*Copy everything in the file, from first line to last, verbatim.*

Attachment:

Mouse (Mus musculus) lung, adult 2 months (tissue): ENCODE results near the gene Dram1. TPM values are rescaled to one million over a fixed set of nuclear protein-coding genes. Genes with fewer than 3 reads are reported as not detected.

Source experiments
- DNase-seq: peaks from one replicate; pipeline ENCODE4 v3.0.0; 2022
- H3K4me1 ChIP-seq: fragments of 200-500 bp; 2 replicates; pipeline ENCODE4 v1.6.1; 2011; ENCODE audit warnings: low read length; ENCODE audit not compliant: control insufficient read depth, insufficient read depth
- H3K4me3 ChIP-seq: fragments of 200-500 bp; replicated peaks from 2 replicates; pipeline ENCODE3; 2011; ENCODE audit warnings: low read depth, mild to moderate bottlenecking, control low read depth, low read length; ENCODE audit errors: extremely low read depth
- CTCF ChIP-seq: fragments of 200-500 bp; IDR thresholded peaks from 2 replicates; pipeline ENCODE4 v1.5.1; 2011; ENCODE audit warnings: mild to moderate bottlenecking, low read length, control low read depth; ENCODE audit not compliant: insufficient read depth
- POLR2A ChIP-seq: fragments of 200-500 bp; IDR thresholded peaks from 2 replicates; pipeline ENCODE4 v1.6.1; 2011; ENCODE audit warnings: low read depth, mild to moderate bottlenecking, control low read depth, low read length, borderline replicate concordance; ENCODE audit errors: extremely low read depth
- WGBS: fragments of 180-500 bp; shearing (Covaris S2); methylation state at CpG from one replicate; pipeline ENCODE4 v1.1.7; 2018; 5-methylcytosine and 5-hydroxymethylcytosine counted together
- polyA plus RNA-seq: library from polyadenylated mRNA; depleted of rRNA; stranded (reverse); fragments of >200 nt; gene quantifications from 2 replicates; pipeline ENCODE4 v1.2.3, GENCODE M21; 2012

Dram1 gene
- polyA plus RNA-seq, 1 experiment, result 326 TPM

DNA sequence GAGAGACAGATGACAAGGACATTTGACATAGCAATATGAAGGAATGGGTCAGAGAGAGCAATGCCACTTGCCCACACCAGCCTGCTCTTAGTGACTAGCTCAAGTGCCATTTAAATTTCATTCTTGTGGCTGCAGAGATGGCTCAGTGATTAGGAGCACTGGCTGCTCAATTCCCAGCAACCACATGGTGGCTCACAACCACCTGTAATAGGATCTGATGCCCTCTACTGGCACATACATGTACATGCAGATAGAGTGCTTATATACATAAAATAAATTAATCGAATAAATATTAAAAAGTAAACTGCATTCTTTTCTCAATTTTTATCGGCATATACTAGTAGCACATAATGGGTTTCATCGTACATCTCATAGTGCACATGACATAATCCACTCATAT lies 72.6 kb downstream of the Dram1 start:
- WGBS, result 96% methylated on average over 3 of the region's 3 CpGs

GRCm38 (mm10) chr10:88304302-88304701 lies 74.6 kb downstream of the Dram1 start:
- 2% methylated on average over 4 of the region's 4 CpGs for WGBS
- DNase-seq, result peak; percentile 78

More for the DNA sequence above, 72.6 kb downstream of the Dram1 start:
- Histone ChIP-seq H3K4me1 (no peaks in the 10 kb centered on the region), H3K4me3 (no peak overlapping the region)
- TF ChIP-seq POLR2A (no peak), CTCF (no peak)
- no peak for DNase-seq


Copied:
Mouse (Mus musculus) lung, adult 2 months (tissue): ENCODE results near the gene Dram1. TPM values are rescaled to one million over a fixed set of nuclear protein-coding genes. Genes with fewer than 3 reads are reported as not detected.

Source experiments
- DNase-seq: peaks from one replicate; pipeline ENCODE4 v3.0.0; 2022
- H3K4me1 ChIP-seq: fragments of 200-500 bp; 2 replicates; pipeline ENCODE4 v1.6.1; 2011; ENCODE audit warnings: low read length; ENCODE audit not compliant: control insufficient read depth, insufficient read depth
- H3K4me3 ChIP-seq: fragments of 200-500 bp; replicated peaks from 2 replicates; pipeline ENCODE3; 2011; ENCODE audit warnings: low read depth, mild to moderate bottlenecking, control low read depth, low read length; ENCODE audit errors: extremely low read depth
- CTCF ChIP-seq: fragments of 200-500 bp; IDR thresholded peaks from 2 replicates; pipeline ENCODE4 v1.5.1; 2011; ENCODE audit warnings: mild to moderate bottlenecking, low read length, control low read depth; ENCODE audit not compliant: insufficient read depth
- POLR2A ChIP-seq: fragments of 200-500 bp; IDR thresholded peaks from 2 replicates; pipeline ENCODE4 v1.6.1; 2011; ENCODE audit warnings: low read depth, mild to moderate bottlenecking, control low read depth, low read length, borderline replicate concordance; ENCODE audit errors: extremely low read depth
- WGBS: fragments of 180-500 bp; shearing (Covaris S2); methylation state at CpG from one replicate; pipeline ENCODE4 v1.1.7; 2018; 5-methylcytosine and 5-hydroxymethylcytosine counted together
- polyA plus RNA-seq: library from polyadenylated mRNA; depleted of rRNA; stranded (reverse); fragments of >200 nt; gene quantifications from 2 replicates; pipeline ENCODE4 v1.2.3, GENCODE M21; 2012

Dram1 gene
- polyA plus RNA-seq, 1 experiment, result 326 TPM

DNA sequence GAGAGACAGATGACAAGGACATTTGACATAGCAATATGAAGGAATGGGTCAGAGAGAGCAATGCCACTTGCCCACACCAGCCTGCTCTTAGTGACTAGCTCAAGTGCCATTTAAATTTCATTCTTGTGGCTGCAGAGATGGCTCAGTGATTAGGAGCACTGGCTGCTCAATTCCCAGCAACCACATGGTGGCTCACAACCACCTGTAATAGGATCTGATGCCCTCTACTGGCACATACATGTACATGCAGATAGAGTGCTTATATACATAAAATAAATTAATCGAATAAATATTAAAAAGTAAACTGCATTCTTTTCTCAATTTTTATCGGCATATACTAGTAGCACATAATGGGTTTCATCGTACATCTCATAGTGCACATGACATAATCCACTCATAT lies 72.6 kb downstream of the Dram1 start:
- WGBS, result 96% methylated on average over 3 of the region's 3 CpGs

GRCm38 (mm10) chr10:88304302-88304701 lies 74.6 kb downstream of the Dram1 start:
- 2% methylated on average over 4 of the region's 4 CpGs for WGBS
- DNase-seq, result peak; percentile 78

More for the DNA sequence above, 72.6 kb downstream of the Dram1 start:
- Histone ChIP-seq H3K4me1 (no peaks in the 10 kb centered on the region), H3K4me3 (no peak overlapping the region)
- TF ChIP-seq POLR2A (no peak), CTCF (no peak)
- no peak for DNase-seq